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On the Edge of Common Sense: The mechanical bull

Baxter Black Published on 07 October 2009

“So, what’s the difference between riding a mechanical bull and riding a real one?” asked the boy of his dad.

“You will know the difference, my son, the first time you climb over into the buckin’ chute and look down.”

The mechanical bull is a carnival ride; it is not a life-changing experience. Riding a real bull will affect how you answer one of the questions you will be asked the rest of your life.



Whenever PBR comes on ESPN, or Extreme Sports are being discussed, you will have a practiced answer like … “I was going to ride one once but I had a sinus infection so I couldn’t,” or “I was taking piano lessons and worried about injuring my hand,” or “Yeah, I rode bulls ‘til my brains came in.”

I can’t remember the first bull I got down on. I do recall trying to hang on to the back of a steer in a roping chute and being scraped off! I started riding bulls in high school. There wasn’t much of a system set up for kids to learn. Most of the rides I made were in rodeos where the money was up.

I tell the story in retrospect years later that I had a friend on the NMSU rodeo team named Charley Engle. He was a good bull rider and I admired him. When I asked him for advice he suggested that I had to practice.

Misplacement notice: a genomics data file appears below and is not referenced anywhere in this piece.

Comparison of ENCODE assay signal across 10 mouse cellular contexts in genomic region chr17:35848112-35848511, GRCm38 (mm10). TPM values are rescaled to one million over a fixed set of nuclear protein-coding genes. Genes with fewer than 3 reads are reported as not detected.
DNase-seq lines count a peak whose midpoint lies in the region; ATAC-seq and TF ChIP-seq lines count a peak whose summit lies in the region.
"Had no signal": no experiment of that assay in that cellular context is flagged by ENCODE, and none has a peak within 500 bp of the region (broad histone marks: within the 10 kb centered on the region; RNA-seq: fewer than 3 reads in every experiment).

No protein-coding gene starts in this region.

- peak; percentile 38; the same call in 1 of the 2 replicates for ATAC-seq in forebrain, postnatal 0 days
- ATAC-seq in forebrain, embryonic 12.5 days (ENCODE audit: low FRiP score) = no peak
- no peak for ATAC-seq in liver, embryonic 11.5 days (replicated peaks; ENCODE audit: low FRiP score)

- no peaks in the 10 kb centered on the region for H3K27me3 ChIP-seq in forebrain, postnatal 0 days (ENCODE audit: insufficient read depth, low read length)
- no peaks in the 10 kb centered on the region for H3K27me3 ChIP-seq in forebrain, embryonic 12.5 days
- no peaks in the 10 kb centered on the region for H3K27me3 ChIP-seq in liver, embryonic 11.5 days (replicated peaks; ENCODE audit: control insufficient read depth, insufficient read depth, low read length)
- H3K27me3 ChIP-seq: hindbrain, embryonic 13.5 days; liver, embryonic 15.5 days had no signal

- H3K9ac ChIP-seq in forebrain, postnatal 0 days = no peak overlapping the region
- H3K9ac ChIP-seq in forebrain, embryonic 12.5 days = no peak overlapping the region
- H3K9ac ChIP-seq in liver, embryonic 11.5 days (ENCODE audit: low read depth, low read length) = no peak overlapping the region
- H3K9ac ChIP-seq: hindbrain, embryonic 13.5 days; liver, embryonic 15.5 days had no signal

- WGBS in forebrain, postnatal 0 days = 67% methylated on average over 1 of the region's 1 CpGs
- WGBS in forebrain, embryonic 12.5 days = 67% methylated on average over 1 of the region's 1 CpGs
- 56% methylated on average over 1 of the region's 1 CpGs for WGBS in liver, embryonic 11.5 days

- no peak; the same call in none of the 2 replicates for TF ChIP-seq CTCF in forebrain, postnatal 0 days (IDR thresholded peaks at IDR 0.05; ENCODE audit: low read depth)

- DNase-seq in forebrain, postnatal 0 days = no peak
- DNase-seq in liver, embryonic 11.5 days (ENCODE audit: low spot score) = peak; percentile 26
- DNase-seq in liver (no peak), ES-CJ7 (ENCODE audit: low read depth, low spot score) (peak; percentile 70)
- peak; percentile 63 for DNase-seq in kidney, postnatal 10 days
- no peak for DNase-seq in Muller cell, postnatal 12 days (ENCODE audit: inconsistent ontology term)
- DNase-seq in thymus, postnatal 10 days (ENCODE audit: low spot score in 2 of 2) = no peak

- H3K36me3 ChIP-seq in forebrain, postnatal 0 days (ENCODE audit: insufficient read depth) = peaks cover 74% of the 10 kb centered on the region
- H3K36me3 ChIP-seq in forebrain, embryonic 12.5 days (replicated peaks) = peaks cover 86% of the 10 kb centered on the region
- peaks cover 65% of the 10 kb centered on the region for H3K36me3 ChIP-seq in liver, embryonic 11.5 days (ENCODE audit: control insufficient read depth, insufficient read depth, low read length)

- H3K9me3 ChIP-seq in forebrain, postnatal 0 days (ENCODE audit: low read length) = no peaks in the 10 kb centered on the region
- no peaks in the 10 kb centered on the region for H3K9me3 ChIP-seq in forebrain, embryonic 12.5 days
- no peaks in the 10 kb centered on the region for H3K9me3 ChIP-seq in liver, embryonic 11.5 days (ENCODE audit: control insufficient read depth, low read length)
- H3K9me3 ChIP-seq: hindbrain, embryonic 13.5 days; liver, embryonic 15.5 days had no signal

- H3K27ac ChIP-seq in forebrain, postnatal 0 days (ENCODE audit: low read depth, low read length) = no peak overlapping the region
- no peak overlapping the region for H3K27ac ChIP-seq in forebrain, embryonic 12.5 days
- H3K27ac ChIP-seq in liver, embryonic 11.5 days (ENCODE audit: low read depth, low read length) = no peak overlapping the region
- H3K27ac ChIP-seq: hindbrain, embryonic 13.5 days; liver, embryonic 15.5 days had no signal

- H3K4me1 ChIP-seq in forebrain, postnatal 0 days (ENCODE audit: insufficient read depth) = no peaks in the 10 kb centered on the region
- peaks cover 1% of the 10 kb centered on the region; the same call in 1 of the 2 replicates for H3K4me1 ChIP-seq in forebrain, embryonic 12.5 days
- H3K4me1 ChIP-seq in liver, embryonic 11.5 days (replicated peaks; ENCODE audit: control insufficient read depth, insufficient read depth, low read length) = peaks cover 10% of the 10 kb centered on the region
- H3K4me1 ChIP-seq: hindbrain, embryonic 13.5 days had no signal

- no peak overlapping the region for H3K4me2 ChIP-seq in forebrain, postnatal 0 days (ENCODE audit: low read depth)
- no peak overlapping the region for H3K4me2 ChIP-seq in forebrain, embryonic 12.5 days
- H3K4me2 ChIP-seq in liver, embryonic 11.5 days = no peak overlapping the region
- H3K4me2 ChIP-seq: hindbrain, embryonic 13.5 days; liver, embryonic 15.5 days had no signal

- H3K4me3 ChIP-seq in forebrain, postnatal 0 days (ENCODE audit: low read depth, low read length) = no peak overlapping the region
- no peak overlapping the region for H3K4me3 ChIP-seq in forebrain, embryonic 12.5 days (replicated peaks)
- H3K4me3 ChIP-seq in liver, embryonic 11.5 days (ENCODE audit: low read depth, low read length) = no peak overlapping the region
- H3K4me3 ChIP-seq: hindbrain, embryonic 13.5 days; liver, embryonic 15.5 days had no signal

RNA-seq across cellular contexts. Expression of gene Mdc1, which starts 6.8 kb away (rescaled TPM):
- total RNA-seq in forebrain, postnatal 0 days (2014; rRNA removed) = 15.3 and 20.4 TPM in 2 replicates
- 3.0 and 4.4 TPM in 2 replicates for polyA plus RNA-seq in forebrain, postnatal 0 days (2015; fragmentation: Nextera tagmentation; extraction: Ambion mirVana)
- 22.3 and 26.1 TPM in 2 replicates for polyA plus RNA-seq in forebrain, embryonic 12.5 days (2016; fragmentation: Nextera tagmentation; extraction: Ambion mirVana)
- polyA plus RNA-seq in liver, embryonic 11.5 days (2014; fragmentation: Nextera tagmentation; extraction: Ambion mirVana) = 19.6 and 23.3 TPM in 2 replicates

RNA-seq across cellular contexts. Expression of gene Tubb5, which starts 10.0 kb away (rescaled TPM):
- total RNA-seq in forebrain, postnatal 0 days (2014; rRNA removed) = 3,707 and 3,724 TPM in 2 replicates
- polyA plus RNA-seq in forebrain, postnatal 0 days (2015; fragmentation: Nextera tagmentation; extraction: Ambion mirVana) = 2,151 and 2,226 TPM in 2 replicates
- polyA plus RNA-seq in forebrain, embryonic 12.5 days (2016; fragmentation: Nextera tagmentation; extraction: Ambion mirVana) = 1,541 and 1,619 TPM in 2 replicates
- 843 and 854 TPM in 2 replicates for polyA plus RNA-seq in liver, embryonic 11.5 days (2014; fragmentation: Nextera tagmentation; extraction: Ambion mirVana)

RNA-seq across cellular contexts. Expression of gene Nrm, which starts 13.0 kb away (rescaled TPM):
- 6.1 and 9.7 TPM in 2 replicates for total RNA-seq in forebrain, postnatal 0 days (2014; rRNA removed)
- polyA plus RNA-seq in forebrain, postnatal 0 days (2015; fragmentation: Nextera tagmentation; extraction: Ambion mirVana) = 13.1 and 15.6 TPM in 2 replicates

“Practice?!!” I thought. “Does that make any sense to anyone: I’m going to have a train wreck tomorrow, I better have one today to practice!”

The difference between riding a mechanical bull and a real bull has less to do with the actual ability to stay on, and more to do with facing your own courage; i.e., how you will deal with an unforgiving, unpredictable, massively strong, dangerously quick force of nature.


Riding bulls is better compared to standing outside during a tornado, arm-wrestling an octopus, or walking in a cage with a grizzly bear! You cannot control the outcome, yet you drop down on his back with a leg on either side.

You glance at the spread of horns as big as baseball bats three feet in front of your face. Your muscles are as tight as tarp rubbers as you slide your rosined hand into the rope. They pull it tight.

“Good?” they ask.

“More,” you say.

You have squeezed your mind into a steel jacketed blue tip laser flame of concentration. You have gone inside your mind as the mechanics of mounting swirl around you.

You take your wrap. The bull bangs his horns on the steel chute. He mashes your leg into the side.


You can feel his body heat and taste his feral tension. It smells like a storm coming. You scoot up on your hand, lean back. You are so in tune, you can feel your nerves running through your veins like sand in an hourglass.

You are totally spring-loaded, shivering, focused.

Dad says, “Nod your head when you’re ready.” The son nods his head and they explode from the chute together. PD